Like most people, we were incredibly surprised back in April when it was announced that this year’s Pulitzer Prize for Fiction would be awarded to nobody. Not David Foster Wallace for The Pale King. Not Karen Russell for Swamplandia! Not Denis Johnson for Train Dreams. Nobody! At the time we wrote that the three jurors… Read More
This week saw the American release of Francesca Segal’s debut novel, The Innocents, a superb modern-day retelling of The Age of Innocence, Edith Wharton’s classic novel of upper class scandal. Now, adaptation, cross-pollination and flat out stealing are nothing new in the literary world — after all, Madame Bovary was heavily influenced by Don Quixote, Finnegans Wake was inspired by Alice’s Adventures in Wonderland, and Wide Sargasso Sea is a prequel to Jane Eyre. And those are just a few sterling examples — the trend of adaptation and re-adaptation is rampant, and sadly, there are plenty of cheap reincarnations of classic texts that put their inspirations to shame. However, we’re so excited by The Innocents that we decided to put together an entire reading list of wonderful contemporary novels based on works of classic literature, so you can indulge in the present and the past in equal measure. Click through to check out our list, and as always, if we’ve missed your favorite, be sure to let us know in the comments! … Read More
Julian Barnes’ The Sense of an Ending may have been one of 2011’s most acclaimed novels, scooping up the Man Booker Prize and eliciting all manner of ecstatic praise. But it didn’t impress the brilliant and iconoclastic writer Geoff Dyer, who reviewed the book for The New York Times, and found that “any extreme expression of opinion about The Sense of an Ending feels inappropriate. It isn’t terrible, it is just so . . . average. It is averagely compelling (I finished it), involves an average amount of concentration and, if such a thing makes sense, is averagely well written: excellent in its averageness!”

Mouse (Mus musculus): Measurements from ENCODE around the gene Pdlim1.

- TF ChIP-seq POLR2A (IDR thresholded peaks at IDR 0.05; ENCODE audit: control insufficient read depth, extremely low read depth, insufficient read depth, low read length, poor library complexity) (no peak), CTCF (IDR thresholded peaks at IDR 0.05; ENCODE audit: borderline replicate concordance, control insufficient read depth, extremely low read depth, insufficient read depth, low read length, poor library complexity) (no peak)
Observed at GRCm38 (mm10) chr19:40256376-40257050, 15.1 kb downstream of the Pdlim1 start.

It’s impossible to deny the fun in reading a nasty review that also happens to be smart, lively, and hilarious. So, if you enjoyed the excerpt above, chances are you’ll love all eight pieces that made the shortlist for The Omnivore‘s first annual Hatchet Job of the Year Award, which honors what its judges deem “the angriest, funniest, most trenchant book review published in a newspaper or magazine in 2011.” The winner will be announced February 7th. See who joins Dyer among the finalists after the jump, let us know which review you think is most deliciously mean. … Read More
Macy Halford recently wrote in the New Yorker‘s Book Bench that she happened upon the “hipster lit” section of Bookhampton while browsing in its Sag Harbor location. The shelves are loaded with the usual suspects: Bolaño, Hornby, and Rimbaud. In the comments section, a rep from Bookhampton gushes, “Bukowski and McSweeney’ [sic] as well as the ultimate female hipster Jennifer Egan (Visit from Goon Squad) and Patti Smith jumped off the shelves this morning… We just put them back!”
Sixty-three years after Anatole Broyard published “A Portrait of the Hipster” in Partisan Review, we are still arguing about what constitutes a hipster. Instead of another essay on the topic, we thought choose a different tack and encourage an alternate list for those Hamptons residents and fair-weather visitors who are sick and tired of their bookstores being invaded by scowling tight-jeaned youths and adults wearing plaid shirts. We came up with a list of novels with acceptable characters for the lily-white denizens of the land where people use “summer” as a verb and argue about ancestors who were on the Mayflower or about who is from “new” money. (South- and East Hampton, we’re looking at you.) What are your suggestions for a Yuppie Lit genre, dear readers? … Read More